This is a common question for car buyers. On a daily basis, people are bombarded with car commercials. Many of them spend just as much time touting rebates & deals as they do explaining vehicle features or quality. Most people buy a car once every few years. So today’s question is, should you take 0% APR financing?
Let’s dig into the factors you should consider when making this decision.
- How much are you financing?
- How long do you plan on keeping your vehicle?
- What (if any) cash rebate must you give up in order to get the 0% financing?
How much are you financing?
The basic concept here is that the more money you finance, the more benefit you get from 0% financing. So, customers who have strong equity in their trade-ins will not benefit as much from taking 0% financing as those who are “upside down” on their trade-in.
How long to you plan on keeping your vehicle?
Taking 0% financing is an option that pays you over time. Each month, you are getting a portion of the benefit of paying 0% interest vs. the market interest rate you would have been able to get. If you plan on keeping your vehicle for the duration of your auto loan, you will receive the full benefit of the 0% savings. However, if you plan on trading before the loan is up OR if you plan on paying the loan off early, you are leaving money on the table.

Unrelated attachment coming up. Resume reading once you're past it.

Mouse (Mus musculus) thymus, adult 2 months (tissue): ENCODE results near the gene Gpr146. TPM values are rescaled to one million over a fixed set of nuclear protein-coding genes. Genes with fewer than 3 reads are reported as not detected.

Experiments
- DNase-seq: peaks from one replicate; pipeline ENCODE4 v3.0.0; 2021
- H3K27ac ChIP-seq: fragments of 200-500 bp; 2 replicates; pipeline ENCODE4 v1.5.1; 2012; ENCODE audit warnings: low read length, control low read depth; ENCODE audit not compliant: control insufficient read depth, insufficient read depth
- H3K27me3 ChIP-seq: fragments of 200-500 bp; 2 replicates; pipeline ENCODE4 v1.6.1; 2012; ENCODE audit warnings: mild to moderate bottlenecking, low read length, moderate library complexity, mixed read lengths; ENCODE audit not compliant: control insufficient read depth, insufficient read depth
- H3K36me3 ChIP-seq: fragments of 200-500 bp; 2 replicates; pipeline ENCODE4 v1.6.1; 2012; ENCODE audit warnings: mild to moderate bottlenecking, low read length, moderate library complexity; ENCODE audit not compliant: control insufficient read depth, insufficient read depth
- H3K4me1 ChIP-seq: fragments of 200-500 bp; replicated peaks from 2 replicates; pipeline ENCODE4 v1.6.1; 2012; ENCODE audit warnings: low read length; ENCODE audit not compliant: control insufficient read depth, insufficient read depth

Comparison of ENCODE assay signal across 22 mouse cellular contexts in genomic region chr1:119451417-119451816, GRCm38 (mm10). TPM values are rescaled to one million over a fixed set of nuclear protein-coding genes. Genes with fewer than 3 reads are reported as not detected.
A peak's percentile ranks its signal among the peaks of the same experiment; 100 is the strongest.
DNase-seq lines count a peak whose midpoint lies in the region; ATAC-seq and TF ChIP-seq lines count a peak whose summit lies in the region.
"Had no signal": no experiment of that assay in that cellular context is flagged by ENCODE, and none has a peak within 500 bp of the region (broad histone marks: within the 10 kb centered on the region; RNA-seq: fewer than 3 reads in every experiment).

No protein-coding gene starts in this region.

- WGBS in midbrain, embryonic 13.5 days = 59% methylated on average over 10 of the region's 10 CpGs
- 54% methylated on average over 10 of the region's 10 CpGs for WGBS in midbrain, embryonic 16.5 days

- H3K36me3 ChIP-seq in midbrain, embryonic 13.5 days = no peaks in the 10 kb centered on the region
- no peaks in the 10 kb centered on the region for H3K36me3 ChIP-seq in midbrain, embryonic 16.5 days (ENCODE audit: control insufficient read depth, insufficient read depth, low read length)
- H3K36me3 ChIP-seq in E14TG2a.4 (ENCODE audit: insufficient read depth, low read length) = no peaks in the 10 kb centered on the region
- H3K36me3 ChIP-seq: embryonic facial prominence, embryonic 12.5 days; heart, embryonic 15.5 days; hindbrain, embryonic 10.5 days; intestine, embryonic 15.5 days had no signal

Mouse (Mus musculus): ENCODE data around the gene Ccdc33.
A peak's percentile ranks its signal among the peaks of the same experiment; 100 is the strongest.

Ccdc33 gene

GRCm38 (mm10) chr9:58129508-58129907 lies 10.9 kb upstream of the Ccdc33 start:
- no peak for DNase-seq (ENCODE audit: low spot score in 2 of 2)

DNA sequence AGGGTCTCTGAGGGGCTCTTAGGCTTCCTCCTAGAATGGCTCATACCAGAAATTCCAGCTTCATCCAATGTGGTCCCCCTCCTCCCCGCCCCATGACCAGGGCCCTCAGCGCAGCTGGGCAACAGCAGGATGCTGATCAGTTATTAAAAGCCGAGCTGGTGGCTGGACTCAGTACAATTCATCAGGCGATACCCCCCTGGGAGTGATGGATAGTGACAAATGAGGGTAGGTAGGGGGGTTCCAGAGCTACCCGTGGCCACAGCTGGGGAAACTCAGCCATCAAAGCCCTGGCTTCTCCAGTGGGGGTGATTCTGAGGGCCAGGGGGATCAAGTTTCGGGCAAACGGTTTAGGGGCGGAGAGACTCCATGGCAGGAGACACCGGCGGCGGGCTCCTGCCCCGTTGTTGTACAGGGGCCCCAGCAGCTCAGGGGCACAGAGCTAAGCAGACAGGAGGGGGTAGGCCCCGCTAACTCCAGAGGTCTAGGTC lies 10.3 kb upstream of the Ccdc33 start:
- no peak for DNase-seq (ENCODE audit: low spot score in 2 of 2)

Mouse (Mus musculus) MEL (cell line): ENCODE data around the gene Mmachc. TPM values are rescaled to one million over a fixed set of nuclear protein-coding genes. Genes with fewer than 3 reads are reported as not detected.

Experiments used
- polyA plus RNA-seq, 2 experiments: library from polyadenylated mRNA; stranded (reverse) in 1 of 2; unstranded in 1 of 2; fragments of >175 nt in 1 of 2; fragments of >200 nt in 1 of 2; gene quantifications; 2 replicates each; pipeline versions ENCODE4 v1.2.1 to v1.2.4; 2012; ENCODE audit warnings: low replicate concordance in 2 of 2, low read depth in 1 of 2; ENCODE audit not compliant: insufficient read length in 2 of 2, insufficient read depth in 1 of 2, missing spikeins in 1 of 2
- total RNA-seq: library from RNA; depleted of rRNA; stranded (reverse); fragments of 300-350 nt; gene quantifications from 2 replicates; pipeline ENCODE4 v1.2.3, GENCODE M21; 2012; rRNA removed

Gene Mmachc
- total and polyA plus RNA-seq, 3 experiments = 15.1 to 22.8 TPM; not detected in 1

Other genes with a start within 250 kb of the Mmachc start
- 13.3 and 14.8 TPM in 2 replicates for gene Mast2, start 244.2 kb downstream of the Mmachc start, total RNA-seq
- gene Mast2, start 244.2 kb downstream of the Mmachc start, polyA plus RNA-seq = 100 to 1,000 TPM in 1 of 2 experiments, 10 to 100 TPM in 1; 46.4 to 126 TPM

What cash rebate are you giving up in order to get the 0% APR?
In most cases, the car manufacturer will give customers the option of a cash rebate in lieu of the 0% financing offer. Depending on how much the cash offer is, you may be better off choosing it. To find out, first run the numbers on a loan with the cash rebate. The finance charge of this loan is the amount of money you pay in interest. The second step is to compare your finance charge to the amount of the cash rebate. If the finance charge > the cash rebate, that means the 0% option will save you money in the long run (keeping in mind that this scenario only holds true if you pay the loan off completely on-time but not ahead of time).
The best way to compare the 0% option to the cash rebate option is to simply ask your sales consultant to calculate your purchase both ways. Use the same loan term & the same amount of money down. On the surface, the cheaper payment will represent the least money out-of-pocket for you. However, keep in mind that if you want to trade before your loan is paid off, you’ll want to strongly consider the cash rebate even if it’s a few dollars more per month.